Friday, January 16, 2015

Seana Valentine Shiffrin

Seana Valentine Shiffrin is professor of philosophy and the Pete Kameron Professor of Law and Social Justice at the University of California, Los Angeles.

Her new book is Speech Matters: On Lying, Morality, and the Law.

Late last year I asked Shiffrin about what she was reading. Her reply:
I just finished Alice Goffman’s On the Run: Fugitive Life in an American City and Leslie Jamison’s The Empathy Exams. On the Run is a fascinating ethnography of a predominantly African-American neighborhood in Philadelphia in which Goffman lived for about six years as a student. Goffman, now a professor of sociology at University of Wisconsin-Madison, focuses on the daily trials of its young male residents. Many of the men she befriends have had early legal troubles, often as children, some of which are quite minor, that transmogrify into disproportionately life-defining events that seem almost impossible to move beyond. Missed court dates, unpaid court fees, being out past an early curfew, or riding in the wrong car with the wrong drug-possessing passenger may all constitute parole violations that generate arrest warrants and may result in longer jail time. Employment is difficult to get with outstanding warrants and looming court dates, so many young men either remain unemployed or sell drugs to stay afloat; their economic instability makes it difficult to pay court fees, failures which then generate further legal difficulties. Their precarious legal status may also make them vulnerable to theft or violence, because they cannot call the police for help or to report crimes against them without risking arrest themselves; this vulnerability, in turn, makes them more likely to resort to dangerous forms of self-protection that may also worsen their legal position.

Most affecting is the book’s description of how their perpetual compromised legal status strains relationships. The police hunt for men with warrants out, looking for them on the street and at their parents’, their children’s, and their friends’ homes. Police searches often involve tearing homes apart in the middle of the night, handcuffing residents, and delivering serious threats to friends, parents, and lovers if they don’t turn in their loved ones. Hence, men with outstanding warrants not only avoid their homes, they must also avoid funerals and even hospitals where the police troll the waiting rooms; men in danger therefore do not get necessary medical treatment, miss their children’s births, and can only supply needed support to friends and family from a distance. They learn literally to run to evade the police and, for extended periods, to hide in their own neighborhoods.

On the Run is an arresting and compassionate book informed by much close observation, exposing another facet of the misdirected war on drugs and the ongoing legacies of discrimination and economic inequality faced by many African-American communities. Unlike many non-fiction books, it remains gripping throughout, especially the final methodological note.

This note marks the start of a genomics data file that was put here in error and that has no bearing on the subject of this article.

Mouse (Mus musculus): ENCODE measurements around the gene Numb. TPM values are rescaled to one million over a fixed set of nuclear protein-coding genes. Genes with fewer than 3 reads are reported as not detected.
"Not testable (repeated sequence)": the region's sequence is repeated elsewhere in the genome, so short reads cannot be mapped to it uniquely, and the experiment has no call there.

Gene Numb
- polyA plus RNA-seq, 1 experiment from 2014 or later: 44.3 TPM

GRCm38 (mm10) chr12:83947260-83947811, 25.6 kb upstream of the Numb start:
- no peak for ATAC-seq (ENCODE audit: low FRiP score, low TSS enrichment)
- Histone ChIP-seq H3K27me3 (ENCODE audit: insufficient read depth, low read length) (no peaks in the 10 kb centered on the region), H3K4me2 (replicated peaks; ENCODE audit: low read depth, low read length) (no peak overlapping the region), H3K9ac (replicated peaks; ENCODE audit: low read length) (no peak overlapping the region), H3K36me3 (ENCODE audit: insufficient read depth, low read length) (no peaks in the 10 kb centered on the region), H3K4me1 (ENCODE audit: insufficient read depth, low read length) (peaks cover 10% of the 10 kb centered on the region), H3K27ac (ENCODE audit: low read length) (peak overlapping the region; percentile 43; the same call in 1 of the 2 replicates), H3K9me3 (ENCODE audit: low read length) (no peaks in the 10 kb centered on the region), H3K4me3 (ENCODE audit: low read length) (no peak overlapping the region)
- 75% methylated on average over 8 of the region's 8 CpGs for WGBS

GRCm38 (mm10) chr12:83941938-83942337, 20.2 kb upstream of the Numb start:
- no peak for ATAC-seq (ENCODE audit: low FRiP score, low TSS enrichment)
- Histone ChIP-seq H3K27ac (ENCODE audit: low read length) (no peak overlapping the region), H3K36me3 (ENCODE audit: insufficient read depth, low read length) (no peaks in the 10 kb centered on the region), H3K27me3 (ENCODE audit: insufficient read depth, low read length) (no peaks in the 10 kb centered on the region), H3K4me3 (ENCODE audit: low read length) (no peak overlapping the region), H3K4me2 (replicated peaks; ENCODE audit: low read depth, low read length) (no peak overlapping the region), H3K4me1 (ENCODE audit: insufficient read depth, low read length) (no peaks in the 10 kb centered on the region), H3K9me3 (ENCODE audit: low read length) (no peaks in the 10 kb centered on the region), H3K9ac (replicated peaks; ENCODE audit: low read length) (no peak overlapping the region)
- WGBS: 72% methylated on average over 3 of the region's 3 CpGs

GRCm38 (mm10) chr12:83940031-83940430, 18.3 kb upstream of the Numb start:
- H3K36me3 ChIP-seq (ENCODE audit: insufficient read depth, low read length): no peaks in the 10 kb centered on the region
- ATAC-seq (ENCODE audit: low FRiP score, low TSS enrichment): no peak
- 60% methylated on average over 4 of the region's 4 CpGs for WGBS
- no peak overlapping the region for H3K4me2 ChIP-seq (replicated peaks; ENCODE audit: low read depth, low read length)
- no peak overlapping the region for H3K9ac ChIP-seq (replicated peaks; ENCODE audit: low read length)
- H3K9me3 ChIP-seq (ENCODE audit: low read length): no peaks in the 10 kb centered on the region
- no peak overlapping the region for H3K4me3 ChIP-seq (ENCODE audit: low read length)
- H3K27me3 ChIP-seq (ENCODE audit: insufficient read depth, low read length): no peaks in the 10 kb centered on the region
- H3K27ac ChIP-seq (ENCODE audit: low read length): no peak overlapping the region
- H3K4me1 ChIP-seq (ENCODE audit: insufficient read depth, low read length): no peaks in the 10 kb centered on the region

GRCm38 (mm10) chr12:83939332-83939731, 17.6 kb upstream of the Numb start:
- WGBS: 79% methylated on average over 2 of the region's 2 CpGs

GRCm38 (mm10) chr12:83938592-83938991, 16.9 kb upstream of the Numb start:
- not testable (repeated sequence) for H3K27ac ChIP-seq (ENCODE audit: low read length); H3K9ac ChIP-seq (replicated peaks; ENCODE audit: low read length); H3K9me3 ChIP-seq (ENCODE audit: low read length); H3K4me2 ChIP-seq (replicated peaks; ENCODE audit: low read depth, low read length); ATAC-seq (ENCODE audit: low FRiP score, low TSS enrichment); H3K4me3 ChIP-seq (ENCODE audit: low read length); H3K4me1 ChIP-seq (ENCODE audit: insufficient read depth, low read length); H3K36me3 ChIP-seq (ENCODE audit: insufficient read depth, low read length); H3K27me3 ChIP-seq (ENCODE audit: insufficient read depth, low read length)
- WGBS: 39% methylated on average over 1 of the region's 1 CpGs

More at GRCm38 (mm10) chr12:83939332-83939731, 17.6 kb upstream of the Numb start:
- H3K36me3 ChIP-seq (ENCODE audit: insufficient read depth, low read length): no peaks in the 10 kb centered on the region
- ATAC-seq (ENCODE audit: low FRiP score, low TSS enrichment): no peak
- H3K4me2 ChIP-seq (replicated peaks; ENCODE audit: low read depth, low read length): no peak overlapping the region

Jamison’s The Empathy Exams explores case-studies, many autobiographical, in the phenomenology of physical and emotional suffering. Jamison showcases the radiating temporal and mental effects of suffering and the labor involved in experiencing and showing compassion for others. Jamison is at her most powerful in demonstrating that empathy is not an emotional reflex that overtakes you if you happen to be susceptible to it. Empathy involves work -- offering careful, sustained attention, asking probing but sensitive questions, remaining available for open-minded listening to often repetitive complaints, and supplying honest but sometimes restrained responses.

The essays are compelling reading -- sufficiently moreish that I read the collection in a day. The first two chapters are particularly fine. The first meditates on Jamison’s experience as a ‘medical actor’ who helps to train medical students to diagnose conditions and demonstrate empathy. The other reports on a set of patients who suffer from ‘Morgellons disease’, – an excruciating skin condition whose medical status is contested (is it predominantly a physical condition caused by parasites or predominantly a mental condition giving rise to physical symptoms?) and the strains that this uncertainty places patients and their supporters.

Finally, I’ve recently begun Joshua Ferris’ To Rise Again At A Decent Hour. I read a lot of fiction – partly as an absorbing escape, partly to expose myself to the material and interior worlds of others, and partly from the hope that reading good writing will improve my ear, and ultimately, my own writing. My book group chose this book when I wasn’t present, so I’m unsure why it was chosen. That may sound sharper than I mean to be. True - I’m not sure I would have chosen the book, but that’s part of the reason to belong to a group. You read things you wouldn’t otherwise read. Even when you don’t enjoy the choice, you learn about your friends and about writing through reflecting on an unexpected, shared experience. I am about a third into Ferris’ book. The writing is intelligent and polished. It’s full of clever, McSweeney’s-style observations and detours. So far, it’s an introspective first-personal account of a New York dentist, who although lonely and needy is also cocky and obnoxious. The book is starting to turn into a mystery about who set up an unsolicited and unwanted website for his dental practice that contains provocative and esoteric religious proclamations. I am mildly intrigued by the mystery, but also somewhat weary of the constant exposure to the main character’s personality, delivered at an unrelenting pace.
Learn more about Speech Matters at the Princeton University Press website.

--Marshal Zeringue